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Moister, more succulent rabbit with simple salt curing.

Moister, more succulent rabbit with simple salt curing

Remarkably lean, rabbit is very similar in texture to chicken breast. Because rabbit is so lean, many think it tastes dry.

If you have shied away from rabbit for this reason, here is a method that adds moistness and succulence to this delicate meat. You use a simple, old-fashioned technique called salt curing. The salt alters the texture of the meat and holds its moisture when cooked. Rub the rabbit with seasoned salt, let stand several hours, then rinse the meat and braise.

Domestic rabbit is available cut up or whole in the meat counter or frozen food section of supermarkets and specialty markets. Usually, it is priced at about $2.50 to $3 per pound. To cut up whole rabbit, cut apart at the shoulder and thigh joints. Cut the back into pieces.

Salt-cured Rabbit

2 teaspoons salt

1/2 teaspoon each ground allspice, cayenne, and black pepper

1 teaspoon each crushed bay leaves and dry thyme leaves (or 2 teaspoons fresh thyme leaves)

1 fryer rabbit, about 2 1/2 pounds, cut into pieces


1 tablespoon olive oil or salad oil

1 can (about 15 oz.) green ripe olives

Combine salt, allspice, cayenne, black pepper, bay leaves, and thyme. In a glass, ceramic, or stainless steel bowl, coat rabbit with the blended seasonings; cover and chill 10 to 12 hours. Thoroughly rinse rabbit under cold running water, rubbing lightly to release as much salt as possible; drain and pat rabbit dry. (If you are not ready to start dinner, chill rabbit, covered, up to 8 hours.)

Photo: Flavorful mixture of seasonings adds moistness to rabbit. Sprinkle meat with allspice, crushed bay leaves, salt, thyme, and two kinds of pepper. Mix well to coat; let cure overnight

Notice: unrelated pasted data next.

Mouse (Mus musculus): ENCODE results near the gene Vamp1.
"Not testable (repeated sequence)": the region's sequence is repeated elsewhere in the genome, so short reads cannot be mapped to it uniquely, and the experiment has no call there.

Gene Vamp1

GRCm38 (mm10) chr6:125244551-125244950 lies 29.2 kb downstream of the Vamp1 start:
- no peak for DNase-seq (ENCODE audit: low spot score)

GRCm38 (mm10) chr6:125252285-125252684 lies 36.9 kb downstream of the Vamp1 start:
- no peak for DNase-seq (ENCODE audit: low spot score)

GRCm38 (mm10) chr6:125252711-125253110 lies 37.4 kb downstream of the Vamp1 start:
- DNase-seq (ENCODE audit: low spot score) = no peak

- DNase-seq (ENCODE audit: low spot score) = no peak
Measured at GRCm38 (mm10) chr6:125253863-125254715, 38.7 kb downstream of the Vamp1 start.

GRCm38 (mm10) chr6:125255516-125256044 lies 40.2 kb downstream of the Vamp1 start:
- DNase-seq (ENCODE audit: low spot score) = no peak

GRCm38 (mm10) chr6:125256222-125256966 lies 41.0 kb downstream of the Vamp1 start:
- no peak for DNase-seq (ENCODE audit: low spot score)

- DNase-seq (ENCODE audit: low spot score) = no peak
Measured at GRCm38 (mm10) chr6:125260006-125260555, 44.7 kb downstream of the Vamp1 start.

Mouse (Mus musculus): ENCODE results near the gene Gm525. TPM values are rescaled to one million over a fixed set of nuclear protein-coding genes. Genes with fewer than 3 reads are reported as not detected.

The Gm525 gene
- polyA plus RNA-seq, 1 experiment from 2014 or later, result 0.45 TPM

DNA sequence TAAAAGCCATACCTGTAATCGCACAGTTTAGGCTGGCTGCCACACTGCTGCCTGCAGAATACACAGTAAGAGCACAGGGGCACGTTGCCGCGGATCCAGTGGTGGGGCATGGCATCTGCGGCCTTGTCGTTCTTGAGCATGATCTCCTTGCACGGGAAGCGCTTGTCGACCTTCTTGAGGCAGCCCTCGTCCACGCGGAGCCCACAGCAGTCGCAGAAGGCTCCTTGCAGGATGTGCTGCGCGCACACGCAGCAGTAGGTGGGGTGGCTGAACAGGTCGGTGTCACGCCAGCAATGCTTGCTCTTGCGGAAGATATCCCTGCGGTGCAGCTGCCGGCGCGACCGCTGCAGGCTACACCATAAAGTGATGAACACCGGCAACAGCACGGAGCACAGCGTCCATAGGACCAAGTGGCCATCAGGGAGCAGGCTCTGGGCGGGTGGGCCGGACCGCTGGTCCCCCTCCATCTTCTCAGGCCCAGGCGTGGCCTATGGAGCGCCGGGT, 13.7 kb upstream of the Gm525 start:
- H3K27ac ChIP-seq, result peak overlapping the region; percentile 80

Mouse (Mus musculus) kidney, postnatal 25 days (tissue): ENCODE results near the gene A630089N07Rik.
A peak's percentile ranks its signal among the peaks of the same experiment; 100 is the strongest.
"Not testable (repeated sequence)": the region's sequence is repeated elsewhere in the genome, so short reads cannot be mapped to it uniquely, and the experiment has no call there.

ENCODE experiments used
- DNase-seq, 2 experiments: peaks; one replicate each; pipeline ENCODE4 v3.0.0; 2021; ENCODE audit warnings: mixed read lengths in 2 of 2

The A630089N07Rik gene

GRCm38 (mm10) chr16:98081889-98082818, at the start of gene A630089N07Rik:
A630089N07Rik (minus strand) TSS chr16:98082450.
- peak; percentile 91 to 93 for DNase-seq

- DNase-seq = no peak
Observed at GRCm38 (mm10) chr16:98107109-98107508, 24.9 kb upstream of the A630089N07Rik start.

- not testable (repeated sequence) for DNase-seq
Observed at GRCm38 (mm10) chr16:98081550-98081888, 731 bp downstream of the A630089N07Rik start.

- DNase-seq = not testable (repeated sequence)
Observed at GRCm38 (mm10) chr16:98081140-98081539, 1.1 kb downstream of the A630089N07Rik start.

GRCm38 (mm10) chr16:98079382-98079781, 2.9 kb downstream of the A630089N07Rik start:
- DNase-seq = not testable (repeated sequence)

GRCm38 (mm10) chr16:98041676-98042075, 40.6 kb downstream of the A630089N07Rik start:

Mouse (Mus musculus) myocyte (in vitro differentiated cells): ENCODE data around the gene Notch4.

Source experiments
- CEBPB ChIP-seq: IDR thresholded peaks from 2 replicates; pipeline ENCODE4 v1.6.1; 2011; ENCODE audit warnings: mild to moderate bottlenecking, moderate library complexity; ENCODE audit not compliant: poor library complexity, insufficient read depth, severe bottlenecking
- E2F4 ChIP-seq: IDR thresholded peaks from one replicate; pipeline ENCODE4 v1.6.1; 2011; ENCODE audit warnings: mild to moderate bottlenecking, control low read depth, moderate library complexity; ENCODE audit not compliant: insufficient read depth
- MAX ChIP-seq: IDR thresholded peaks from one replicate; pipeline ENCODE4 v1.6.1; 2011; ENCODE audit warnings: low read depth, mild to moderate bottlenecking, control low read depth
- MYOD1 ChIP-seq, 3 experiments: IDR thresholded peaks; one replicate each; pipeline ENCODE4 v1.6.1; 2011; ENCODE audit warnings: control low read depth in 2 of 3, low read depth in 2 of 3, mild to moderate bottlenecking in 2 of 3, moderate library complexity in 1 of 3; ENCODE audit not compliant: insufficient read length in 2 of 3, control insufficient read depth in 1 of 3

Photo: Serve portions of browned and braised rabbit with pan juices and green olives In a 12- to 14-inch frying pan (with tightfitting lid) over medium-high heat, add oil, rabbit, and olives. Cook, uncovered, turning rabbit pieces to brown well on all sides, about 15 minutes. Cover and cook on medium-low heat until meat is tender when pierced, about 30 minutes; turn rabbit pieces occasionally. With a slotted spoon, transfer the rabbit and olives to a platter; keep warm. Measure pan drippings and add water to make 3/4 cup. Pour liquid into pan, stirring to free browned bits. Bring to a boil on high heat. Pour juices into a sauce boat. Spoon rabbit and olives onto dinner plates and offer the juices to pour onto individual portions. Makes 3 or 4 servings.
COPYRIGHT 1986 Sunset Publishing Corp.
No portion of this article can be reproduced without the express written permission from the copyright holder.
Copyright 1986 Gale, Cengage Learning. All rights reserved.

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Title Annotation:recipes
Date:Feb 1, 1986
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